A’s could strike gold with Yoenis Cespedes

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The A’s finally pulled off their big international signing.

Oakland wanted Aroldis Chapman two years ago, but came up short when the Reds bid $30 million for six years. Last winter, they were willing to commit $36 million to bring Hisashi Iwakuma over from Japan, but since $19.1 million of that was in the form of a posting fee, it wasn’t enough to land the right-hander.

Now that $36 million has been spent, given to Cuban outfielder Yoenis Cespedes as part of a four-year deal. It was a surprising contract, in that it provides the 26-year-old Cespedes with the right to become a free agent after four years. Still, it’s a worthy gamble for a team with very little to lose.

This was really the only way the A’s were going to hit a home run. Elite free agents were out of their price range, and while the A’s haven’t been any good in years, they also haven’t been so bad as to land a top-five draft pick (maybe that will finally change next year). So, they took a chance.

I think best-case scenario has Cespedes performing like a $15 million-per-year player for the next four years. Oakland is a tough place to hit, but Cespedes could prove to be a .290, 25-homer guy anyway. The worst-case scenario is that he has big problems adjusting to life in the U.S. and proves completely worthless. That’s a possibility. Strictly from a talent standpoint, I don’t expect Cespedes to wash out. Maybe he turns out to be nothing more than a .260 hitter with 15-20 homer power, but it would come with plus defense in left or right field, making him something close to an average regular.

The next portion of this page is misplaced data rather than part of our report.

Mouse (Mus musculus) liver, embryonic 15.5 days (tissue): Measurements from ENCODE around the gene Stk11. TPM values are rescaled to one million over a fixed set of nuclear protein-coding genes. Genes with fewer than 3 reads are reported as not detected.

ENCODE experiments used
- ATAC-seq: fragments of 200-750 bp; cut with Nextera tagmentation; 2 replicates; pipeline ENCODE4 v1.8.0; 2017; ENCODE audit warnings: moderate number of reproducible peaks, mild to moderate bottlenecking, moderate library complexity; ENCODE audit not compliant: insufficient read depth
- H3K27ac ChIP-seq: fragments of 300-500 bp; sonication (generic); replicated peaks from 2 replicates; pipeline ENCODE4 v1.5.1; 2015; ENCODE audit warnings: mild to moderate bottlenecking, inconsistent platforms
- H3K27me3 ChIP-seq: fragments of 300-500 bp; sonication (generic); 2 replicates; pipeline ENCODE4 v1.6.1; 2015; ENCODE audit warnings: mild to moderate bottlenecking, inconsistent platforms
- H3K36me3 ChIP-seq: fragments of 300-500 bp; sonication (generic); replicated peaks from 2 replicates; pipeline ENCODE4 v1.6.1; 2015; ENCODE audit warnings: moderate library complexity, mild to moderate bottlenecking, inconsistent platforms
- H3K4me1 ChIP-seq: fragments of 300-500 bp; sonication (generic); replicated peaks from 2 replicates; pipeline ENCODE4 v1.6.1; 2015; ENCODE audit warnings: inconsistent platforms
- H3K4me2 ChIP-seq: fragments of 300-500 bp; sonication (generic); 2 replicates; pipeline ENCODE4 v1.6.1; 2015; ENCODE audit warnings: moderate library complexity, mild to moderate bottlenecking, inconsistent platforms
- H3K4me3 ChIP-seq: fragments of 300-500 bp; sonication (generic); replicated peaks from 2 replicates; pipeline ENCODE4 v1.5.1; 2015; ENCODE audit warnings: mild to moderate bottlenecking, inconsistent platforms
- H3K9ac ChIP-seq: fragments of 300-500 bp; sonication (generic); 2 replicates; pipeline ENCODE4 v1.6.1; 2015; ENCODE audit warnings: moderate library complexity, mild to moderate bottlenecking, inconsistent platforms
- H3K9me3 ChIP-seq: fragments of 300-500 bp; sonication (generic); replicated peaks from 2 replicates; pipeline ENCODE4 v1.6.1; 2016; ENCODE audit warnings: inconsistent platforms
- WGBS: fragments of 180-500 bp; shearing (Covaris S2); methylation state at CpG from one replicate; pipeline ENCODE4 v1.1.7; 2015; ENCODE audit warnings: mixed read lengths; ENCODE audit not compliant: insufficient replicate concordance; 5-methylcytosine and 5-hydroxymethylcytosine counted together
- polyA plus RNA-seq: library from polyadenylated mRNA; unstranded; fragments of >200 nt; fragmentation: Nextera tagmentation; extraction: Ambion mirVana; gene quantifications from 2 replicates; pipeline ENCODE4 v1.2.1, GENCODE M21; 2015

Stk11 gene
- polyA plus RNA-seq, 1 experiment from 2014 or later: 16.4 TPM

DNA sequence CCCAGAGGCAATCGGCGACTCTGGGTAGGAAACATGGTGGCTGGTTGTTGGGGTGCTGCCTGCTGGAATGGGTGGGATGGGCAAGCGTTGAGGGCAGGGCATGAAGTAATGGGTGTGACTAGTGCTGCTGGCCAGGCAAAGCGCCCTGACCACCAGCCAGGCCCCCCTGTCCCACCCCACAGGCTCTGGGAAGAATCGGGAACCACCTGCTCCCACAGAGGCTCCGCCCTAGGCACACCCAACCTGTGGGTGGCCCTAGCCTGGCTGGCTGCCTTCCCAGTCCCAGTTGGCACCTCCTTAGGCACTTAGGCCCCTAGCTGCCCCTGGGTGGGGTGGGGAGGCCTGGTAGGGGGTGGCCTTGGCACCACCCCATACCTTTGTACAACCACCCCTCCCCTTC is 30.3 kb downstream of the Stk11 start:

The big negative here is that even is that the A’s have limited their upside by allowing Cespedes to become a free agent after four years. Cespedes will likely open 2012 in the minors and he’ll probably need some time to get accustomed after he does arrive, so I wouldn’t expect him to be much of an asset until 2013. He’ll then be able to walk away after 2015.

The A’s, though, needed to do something like this. As much payroll as they had shed, they actually might have gotten themselves in trouble with the MLBPA if they didn’t (remember that the union had a hand in forcing the Marlins to increase their payroll two years ago). Ideally, they’ll open a new stadium in San Jose in 2015 with Cespedes as their showcase player. And if it doesn’t work out, well, it’s $9 million that Billy Beane won’t be able to spend on Marlon Byrd and Matt Capps next winter.

Nationals promote 19-year-old prospect Juan Soto

SportsLogos.net
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The Nationals recalled 19-year-old outfield prospect Juan Soto from Double-A Harrisburg on Sunday, per a team announcement. Soto is poised to become the youngest player in the league once he makes his official debut with the club, and the Nationals’ first teenager to enter the majors since Bryce Harper made his first appearance back in 2012.

Entering the 2018 season, Soto was ranked no. 2 in the Nationals’ system and 15th overall. He’s certainly lived up to the hype during his first two years of pro ball, blazing through Single-A, High-A and Double-A levels in 2018 alone. While he logged just eight games at the Double-A level prior to his promotion to the majors, he proved consistent across all three levels this spring and slashed a cumulative .362/.462/.757 with 14 home runs and a 1.218 OPS in 182 plate appearances.

It’s not entirely clear how soon or in what capacity the Nationals will utilize their youngest player, but Soto’s tear through the minors is sure to pave the road for a few opportunities on the big-league level. He’ll be available off the bench for Sunday’s series finale against the Dodgers.